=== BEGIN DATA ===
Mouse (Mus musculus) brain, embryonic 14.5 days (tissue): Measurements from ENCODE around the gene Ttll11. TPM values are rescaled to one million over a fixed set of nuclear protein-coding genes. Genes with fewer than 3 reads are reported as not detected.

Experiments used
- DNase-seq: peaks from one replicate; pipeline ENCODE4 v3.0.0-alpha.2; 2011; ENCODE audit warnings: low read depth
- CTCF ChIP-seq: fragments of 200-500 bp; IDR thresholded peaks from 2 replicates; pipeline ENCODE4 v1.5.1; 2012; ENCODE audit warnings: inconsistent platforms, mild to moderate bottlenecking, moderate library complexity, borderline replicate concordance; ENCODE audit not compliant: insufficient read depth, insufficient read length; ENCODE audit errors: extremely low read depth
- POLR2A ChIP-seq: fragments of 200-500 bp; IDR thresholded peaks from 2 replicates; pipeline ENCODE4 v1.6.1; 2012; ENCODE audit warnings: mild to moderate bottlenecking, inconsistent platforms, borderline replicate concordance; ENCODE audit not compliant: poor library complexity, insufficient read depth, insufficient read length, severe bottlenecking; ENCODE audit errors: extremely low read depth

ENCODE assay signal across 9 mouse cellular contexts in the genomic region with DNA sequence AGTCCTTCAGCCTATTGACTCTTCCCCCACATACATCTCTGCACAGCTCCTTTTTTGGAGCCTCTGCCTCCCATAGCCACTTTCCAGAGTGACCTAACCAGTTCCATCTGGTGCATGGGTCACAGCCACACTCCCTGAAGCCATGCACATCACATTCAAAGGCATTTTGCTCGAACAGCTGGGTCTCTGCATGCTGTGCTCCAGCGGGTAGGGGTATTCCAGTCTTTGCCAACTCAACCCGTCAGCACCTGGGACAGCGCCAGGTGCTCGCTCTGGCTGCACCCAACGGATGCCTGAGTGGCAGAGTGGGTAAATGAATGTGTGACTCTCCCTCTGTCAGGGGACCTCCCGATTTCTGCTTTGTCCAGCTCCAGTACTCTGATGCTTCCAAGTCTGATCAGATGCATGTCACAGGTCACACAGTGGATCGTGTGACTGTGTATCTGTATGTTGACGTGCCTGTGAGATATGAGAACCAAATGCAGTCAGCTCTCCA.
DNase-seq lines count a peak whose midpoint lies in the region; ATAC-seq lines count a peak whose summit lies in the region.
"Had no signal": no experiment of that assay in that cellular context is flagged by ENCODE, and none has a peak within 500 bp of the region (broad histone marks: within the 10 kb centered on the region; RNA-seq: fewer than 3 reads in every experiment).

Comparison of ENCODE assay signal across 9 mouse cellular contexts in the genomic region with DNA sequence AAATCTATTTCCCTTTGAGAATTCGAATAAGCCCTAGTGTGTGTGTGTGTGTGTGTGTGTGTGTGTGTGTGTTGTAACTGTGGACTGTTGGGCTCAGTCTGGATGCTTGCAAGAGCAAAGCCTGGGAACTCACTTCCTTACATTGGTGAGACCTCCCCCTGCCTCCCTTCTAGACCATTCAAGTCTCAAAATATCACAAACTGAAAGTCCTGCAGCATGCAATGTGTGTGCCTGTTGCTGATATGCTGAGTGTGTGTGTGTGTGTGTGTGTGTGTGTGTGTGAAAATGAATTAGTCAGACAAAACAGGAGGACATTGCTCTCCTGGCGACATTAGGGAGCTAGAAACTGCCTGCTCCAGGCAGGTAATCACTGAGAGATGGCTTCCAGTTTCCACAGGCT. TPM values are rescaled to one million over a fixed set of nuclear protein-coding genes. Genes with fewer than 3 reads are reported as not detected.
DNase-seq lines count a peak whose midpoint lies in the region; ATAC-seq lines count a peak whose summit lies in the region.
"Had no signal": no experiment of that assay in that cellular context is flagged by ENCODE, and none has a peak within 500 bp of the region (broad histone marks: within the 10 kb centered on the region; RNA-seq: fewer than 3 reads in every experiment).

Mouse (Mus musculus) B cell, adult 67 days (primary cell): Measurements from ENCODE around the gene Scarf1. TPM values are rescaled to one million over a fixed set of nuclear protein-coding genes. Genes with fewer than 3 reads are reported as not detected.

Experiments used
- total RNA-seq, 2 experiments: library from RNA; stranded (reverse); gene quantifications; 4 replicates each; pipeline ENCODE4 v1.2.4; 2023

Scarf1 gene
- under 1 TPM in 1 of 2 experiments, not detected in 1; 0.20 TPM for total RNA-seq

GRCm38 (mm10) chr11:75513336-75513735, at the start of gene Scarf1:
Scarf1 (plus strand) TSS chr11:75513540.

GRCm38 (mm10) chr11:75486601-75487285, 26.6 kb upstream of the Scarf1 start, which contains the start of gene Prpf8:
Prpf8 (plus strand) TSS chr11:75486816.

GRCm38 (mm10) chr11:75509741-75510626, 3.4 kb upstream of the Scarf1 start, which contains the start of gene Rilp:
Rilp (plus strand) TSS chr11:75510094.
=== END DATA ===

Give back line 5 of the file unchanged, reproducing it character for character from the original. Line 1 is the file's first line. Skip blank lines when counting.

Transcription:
- POLR2A ChIP-seq: fragments of 200-500 bp; IDR thresholded peaks from 2 replicates; pipeline ENCODE4 v1.6.1; 2012; ENCODE audit warnings: mild to moderate bottlenecking, inconsistent platforms, borderline replicate concordance; ENCODE audit not compliant: poor library complexity, insufficient read depth, insufficient read length, severe bottlenecking; ENCODE audit errors: extremely low read depth